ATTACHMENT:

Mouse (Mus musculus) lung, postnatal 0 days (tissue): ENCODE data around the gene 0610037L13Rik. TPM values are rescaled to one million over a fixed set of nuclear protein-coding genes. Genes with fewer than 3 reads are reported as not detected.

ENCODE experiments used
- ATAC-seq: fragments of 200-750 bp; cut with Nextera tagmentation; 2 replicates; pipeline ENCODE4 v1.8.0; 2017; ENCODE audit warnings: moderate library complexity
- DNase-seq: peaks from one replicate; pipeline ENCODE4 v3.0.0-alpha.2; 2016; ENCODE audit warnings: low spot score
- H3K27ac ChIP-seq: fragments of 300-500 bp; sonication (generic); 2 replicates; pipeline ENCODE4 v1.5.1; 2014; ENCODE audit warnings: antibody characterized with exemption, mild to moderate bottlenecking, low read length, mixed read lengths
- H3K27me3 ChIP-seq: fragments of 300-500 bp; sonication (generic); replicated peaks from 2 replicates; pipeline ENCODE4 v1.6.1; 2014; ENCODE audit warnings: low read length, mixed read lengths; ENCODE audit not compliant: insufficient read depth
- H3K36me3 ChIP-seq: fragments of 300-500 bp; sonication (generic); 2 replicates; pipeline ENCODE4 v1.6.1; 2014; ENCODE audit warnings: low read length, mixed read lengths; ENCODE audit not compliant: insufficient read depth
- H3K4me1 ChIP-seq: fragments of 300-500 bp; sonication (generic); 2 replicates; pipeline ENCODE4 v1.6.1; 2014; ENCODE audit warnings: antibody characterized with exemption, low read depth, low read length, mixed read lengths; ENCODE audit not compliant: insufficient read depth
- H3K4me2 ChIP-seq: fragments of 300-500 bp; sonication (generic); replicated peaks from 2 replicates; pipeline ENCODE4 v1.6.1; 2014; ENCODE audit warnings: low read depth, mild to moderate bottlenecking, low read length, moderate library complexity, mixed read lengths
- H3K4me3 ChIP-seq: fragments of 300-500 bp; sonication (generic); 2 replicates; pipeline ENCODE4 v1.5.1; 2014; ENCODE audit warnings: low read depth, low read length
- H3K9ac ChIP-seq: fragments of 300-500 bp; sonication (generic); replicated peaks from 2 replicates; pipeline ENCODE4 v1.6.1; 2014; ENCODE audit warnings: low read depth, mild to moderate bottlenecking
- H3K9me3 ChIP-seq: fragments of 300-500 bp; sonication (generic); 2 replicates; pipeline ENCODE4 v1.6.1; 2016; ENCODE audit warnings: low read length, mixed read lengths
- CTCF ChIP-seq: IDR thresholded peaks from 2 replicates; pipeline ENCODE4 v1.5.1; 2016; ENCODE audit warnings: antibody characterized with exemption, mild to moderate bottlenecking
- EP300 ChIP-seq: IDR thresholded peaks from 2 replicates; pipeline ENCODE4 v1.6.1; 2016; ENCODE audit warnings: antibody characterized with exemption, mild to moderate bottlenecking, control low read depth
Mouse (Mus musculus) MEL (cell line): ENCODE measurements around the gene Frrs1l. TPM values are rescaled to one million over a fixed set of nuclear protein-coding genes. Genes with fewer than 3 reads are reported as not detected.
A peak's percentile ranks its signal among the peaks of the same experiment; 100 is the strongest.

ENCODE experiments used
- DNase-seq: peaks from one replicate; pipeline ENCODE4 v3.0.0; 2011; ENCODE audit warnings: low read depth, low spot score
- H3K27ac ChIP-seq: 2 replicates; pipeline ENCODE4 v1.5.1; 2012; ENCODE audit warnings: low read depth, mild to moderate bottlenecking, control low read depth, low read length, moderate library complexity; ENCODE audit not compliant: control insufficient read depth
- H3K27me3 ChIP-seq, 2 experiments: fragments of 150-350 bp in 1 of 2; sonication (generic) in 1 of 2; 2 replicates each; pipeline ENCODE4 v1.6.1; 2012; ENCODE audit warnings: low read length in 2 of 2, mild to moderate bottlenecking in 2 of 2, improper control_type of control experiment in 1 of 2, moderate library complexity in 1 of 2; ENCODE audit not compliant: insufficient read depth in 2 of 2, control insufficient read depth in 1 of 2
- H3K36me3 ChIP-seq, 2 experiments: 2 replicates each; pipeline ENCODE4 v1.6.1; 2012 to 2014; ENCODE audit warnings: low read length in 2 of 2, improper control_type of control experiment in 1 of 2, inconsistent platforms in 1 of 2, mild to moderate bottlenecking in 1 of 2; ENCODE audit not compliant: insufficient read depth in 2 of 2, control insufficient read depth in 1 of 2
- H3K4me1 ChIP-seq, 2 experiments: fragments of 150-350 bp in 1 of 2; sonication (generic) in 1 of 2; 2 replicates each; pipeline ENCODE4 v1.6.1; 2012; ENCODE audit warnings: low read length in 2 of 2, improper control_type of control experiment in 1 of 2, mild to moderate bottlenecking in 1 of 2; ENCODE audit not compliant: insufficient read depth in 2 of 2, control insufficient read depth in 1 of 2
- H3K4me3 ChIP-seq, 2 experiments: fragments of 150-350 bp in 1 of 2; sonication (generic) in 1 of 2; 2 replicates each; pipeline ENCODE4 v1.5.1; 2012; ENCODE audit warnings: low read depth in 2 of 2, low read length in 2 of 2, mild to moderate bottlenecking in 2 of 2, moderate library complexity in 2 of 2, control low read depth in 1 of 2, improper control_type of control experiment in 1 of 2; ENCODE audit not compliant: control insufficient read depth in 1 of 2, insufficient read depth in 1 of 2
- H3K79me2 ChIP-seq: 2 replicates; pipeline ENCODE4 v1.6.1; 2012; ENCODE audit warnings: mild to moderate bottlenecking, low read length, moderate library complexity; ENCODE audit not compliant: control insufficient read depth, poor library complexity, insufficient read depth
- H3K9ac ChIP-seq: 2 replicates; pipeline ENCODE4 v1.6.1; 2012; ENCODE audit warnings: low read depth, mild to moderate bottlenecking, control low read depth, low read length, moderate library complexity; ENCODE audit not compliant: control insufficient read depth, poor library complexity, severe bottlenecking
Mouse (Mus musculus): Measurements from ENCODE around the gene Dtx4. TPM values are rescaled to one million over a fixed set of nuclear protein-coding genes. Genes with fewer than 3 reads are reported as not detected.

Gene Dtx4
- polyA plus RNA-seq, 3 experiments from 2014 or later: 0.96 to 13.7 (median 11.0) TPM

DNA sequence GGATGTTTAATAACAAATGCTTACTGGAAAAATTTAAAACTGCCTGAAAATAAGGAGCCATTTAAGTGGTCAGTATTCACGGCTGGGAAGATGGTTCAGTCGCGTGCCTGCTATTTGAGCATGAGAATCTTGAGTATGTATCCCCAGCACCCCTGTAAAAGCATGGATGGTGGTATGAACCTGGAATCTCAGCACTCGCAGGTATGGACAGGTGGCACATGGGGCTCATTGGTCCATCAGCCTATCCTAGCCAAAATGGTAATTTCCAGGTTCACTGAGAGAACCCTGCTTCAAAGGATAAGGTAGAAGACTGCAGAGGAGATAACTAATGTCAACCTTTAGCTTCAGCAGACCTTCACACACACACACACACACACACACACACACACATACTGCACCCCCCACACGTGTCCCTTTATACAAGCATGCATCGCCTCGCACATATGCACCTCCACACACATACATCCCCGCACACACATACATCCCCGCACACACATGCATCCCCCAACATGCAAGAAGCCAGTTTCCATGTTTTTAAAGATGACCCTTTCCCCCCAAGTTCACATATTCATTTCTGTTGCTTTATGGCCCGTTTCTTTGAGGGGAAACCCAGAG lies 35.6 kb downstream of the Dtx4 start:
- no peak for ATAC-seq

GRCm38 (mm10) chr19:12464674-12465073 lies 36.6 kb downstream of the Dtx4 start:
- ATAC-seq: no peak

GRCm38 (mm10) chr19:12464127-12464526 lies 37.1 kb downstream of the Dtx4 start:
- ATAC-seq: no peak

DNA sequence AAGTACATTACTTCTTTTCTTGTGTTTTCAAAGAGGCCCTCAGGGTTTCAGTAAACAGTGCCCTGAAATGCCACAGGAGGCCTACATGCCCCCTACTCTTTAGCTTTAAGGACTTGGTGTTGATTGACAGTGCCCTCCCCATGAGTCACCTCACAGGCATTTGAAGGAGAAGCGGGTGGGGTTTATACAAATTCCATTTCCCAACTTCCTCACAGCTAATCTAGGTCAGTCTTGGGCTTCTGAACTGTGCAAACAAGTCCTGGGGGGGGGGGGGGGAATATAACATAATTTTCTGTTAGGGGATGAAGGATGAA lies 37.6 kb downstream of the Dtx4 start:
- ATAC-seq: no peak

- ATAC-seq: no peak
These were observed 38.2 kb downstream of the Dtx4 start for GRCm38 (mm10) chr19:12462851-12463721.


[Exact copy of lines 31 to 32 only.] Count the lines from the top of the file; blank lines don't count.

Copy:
GRCm38 (mm10) chr19:12464674-12465073 lies 36.6 kb downstream of the Dtx4 start:
- ATAC-seq: no peak